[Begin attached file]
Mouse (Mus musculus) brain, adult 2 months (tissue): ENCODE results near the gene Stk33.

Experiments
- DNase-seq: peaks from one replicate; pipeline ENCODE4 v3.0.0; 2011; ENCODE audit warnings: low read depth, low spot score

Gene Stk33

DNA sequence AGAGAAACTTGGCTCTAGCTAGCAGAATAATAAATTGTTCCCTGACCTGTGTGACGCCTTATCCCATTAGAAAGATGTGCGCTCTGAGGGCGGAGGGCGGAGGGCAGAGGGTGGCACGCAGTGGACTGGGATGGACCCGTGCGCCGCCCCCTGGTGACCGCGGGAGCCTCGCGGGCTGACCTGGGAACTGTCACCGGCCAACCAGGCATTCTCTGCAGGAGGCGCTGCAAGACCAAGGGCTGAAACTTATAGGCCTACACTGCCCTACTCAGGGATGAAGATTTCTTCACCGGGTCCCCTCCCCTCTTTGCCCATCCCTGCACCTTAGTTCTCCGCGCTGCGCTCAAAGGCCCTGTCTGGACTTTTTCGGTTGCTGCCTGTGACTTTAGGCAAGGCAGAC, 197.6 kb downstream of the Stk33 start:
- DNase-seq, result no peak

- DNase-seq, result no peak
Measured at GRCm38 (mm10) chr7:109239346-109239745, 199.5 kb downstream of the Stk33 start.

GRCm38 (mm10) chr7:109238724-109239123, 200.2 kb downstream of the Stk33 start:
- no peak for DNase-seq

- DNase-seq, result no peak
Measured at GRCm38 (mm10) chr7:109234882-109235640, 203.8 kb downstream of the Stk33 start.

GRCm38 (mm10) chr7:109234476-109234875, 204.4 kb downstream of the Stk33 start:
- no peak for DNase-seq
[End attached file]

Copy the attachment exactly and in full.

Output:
Mouse (Mus musculus) brain, adult 2 months (tissue): ENCODE results near the gene Stk33.

Experiments
- DNase-seq: peaks from one replicate; pipeline ENCODE4 v3.0.0; 2011; ENCODE audit warnings: low read depth, low spot score

Gene Stk33

DNA sequence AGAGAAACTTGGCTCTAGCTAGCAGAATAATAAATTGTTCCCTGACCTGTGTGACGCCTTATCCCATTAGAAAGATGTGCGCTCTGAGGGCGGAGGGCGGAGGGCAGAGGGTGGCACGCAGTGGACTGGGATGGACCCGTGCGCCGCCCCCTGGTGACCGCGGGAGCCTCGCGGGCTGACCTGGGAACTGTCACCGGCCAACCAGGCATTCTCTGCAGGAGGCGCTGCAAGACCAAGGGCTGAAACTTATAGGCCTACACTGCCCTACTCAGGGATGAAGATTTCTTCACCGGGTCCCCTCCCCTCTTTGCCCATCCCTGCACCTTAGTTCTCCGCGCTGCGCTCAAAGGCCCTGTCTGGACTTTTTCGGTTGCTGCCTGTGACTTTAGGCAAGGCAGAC, 197.6 kb downstream of the Stk33 start:
- DNase-seq, result no peak

- DNase-seq, result no peak
Measured at GRCm38 (mm10) chr7:109239346-109239745, 199.5 kb downstream of the Stk33 start.

GRCm38 (mm10) chr7:109238724-109239123, 200.2 kb downstream of the Stk33 start:
- no peak for DNase-seq

- DNase-seq, result no peak
Measured at GRCm38 (mm10) chr7:109234882-109235640, 203.8 kb downstream of the Stk33 start.

GRCm38 (mm10) chr7:109234476-109234875, 204.4 kb downstream of the Stk33 start:
- no peak for DNase-seq